This week for The Bridge, I was thinking about the complex branching structure in Purkinje cell dendrites. Purkinje cells look very different from other cells because of their enormous dendrites. Neurons are often classified by their shape. I want to use this week’s post to emphasize how a Purkinje cell’s shape stands out from other cell types. I sent Richelle some photos of other types of cells, and I’d like to share those photos here with you.
For reference, let’s start with a Purkinje cell. Here’s the latest Purkinje portrait from my experiments last week. Look at all those dendrites!
In this photo, you can see the Purkinje cell’s cell body (round part at the bottom) and the large dendrites extending up from it like a tree. You can even see some of the dendritic spines (little dots on the branches). Dendritic spines are the molecular sites where learning and memory happen.
The next cell type of cell I want to show you is called a glial cell (singular = glial cell, plural = glia / glial cells). There are many types of glial cells. Glial cells are not neurons; rather, their purpose is to nourish and support neurons, and make electrical impulses travel faster through neurons. Glia are found all over the nervous system, both inside and outside the brain. Here are some glial cells that I photographed as an undergraduate researcher at Boston University back in 2010.
In this image, you can see the outline of the glial cell in green. This cell was stained with green fluorescent protein (GFP). The blue part (stained with DAPI) is the nucleus, which is where the cell’s DNA resides.
Here’s another glial cell. As you can see, glia come in all shapes and sizes. The shapes of the glial cells in these photos vary a lot because these cells were not photographed while in brain slices. These cells lived in petri dishes and on small cover slips, where neurons and glia were cultured together, and then placed onto slides for viewing.
In the next photo, you can see both glial cells and neurons from a part of the brain called the hippocampus. The hippocampus is generally responsible for memory, and it’s a hotspot for research on Alzheimer’s disease.
There’s a lot going on in this photo. The spread-out glial cells from the previous two photos were from the edge of the culture in the petri dish. In contrast, this photo came from the middle of the petri dish where things are more crowded. The blue dots (kind of look like grapes) surrounded by green are a crowd of glial cells. Above those, you can see hippocampal neurons called pyramidal neurons. Pyramidal neurons have smaller nuclei than these glia, and they have green extensions that are marked with red dots. The red dots are from a stain that allows us to see which of the green extensions are dendrites, and which one is the axon. Since the red marks dendrites, it will not be present on the axon. In a brain slice, it’s easier to know which extensions are dendrites and which is the axon; however, in a cell culture in a petri dish, all the extensions from the cells go in every direction and get all mixed together. We use special stains to tell them apart.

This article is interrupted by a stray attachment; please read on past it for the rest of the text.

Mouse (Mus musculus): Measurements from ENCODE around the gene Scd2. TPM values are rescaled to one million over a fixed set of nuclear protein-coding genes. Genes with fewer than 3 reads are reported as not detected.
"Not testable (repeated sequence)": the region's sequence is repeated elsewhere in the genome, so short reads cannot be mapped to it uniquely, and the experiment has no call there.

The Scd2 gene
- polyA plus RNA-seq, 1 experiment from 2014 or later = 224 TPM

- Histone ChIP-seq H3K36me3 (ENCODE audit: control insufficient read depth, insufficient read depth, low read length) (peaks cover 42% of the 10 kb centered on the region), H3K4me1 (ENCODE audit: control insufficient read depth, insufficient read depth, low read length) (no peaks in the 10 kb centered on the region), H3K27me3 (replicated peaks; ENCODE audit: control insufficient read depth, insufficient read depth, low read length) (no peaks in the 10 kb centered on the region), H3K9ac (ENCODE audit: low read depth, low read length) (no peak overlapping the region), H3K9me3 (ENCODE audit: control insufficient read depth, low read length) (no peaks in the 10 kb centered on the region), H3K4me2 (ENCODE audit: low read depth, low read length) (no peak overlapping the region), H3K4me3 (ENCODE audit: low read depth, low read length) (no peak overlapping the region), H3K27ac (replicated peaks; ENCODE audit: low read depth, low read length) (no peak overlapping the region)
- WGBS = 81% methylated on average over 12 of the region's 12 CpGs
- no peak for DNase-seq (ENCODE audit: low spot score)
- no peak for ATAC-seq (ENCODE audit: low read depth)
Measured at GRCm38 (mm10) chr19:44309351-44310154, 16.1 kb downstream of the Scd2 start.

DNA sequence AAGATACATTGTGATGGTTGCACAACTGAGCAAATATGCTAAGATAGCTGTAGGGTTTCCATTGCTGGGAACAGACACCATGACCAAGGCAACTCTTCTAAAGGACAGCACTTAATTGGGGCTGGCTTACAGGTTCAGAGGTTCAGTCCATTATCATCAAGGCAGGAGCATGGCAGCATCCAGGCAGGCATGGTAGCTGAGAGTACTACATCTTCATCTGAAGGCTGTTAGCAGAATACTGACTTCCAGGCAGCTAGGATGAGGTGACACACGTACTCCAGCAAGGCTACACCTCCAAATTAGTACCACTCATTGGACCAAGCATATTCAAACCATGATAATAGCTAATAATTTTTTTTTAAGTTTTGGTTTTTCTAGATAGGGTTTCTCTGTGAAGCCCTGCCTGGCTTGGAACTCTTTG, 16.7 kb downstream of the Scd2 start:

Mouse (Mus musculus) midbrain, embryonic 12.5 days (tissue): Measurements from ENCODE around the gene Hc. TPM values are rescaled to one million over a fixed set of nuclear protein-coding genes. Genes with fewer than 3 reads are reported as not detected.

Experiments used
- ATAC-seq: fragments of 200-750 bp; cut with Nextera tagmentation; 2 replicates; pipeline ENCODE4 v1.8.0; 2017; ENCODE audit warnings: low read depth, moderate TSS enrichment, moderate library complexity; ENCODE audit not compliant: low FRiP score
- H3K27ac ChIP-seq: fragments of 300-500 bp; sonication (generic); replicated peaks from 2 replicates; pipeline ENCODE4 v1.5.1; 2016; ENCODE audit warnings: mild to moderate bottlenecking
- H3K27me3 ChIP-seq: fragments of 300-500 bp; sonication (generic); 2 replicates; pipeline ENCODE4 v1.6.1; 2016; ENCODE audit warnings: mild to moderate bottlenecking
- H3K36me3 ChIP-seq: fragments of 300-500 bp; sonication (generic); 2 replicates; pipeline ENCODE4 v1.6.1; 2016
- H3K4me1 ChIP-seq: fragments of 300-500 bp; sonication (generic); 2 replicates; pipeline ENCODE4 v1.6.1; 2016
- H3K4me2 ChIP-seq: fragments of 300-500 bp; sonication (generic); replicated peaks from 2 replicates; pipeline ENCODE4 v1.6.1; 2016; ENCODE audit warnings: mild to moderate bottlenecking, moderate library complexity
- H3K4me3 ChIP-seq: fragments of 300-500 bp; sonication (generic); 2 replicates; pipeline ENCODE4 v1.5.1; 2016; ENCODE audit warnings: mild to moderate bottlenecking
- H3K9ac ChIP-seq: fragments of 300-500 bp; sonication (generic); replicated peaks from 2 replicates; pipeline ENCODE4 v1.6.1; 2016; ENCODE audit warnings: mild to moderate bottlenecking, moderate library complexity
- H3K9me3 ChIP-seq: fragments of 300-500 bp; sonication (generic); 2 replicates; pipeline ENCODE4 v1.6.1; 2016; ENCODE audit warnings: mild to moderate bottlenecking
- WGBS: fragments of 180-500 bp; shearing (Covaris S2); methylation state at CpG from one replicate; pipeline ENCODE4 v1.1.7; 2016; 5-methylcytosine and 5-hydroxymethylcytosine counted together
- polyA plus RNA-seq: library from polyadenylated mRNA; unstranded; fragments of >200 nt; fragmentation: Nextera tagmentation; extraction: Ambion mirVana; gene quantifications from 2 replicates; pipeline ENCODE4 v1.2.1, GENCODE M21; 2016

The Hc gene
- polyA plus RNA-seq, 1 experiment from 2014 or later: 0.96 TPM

Now that you know how to recognize Purkinje cells, pyramidal cells, and glia, I want to show you one more image to emphasize the differences between photographing a neuron in a brain slice vs. a petri dish. In the previous photos, the pyramidal cells’ extensions go in any direction they want because the neural circuit they came from is disconnected. This next neuron is also a pyramidal cell, however, the photo was taken in a slice (and using completely different experimental techniques). In the slice, the pyramidal cell grows its dendrites and axon in the right direction, toward the other brain structures with which it communicates. The photo below shows a pyramidal neuron in a slice. The neuron is stained with a dye, which clearly shows the cell body (middle dark spot) and begins to travel down the axon and dendrites. This neuron beautifully shows the characteristic triangular shape of a pyramidal cell in the brain (not a petri dish), and was photographed by Heather Titley, a Postdoctoral Scholar at The University of Chicago. Heather and I work together in the Hansel Lab.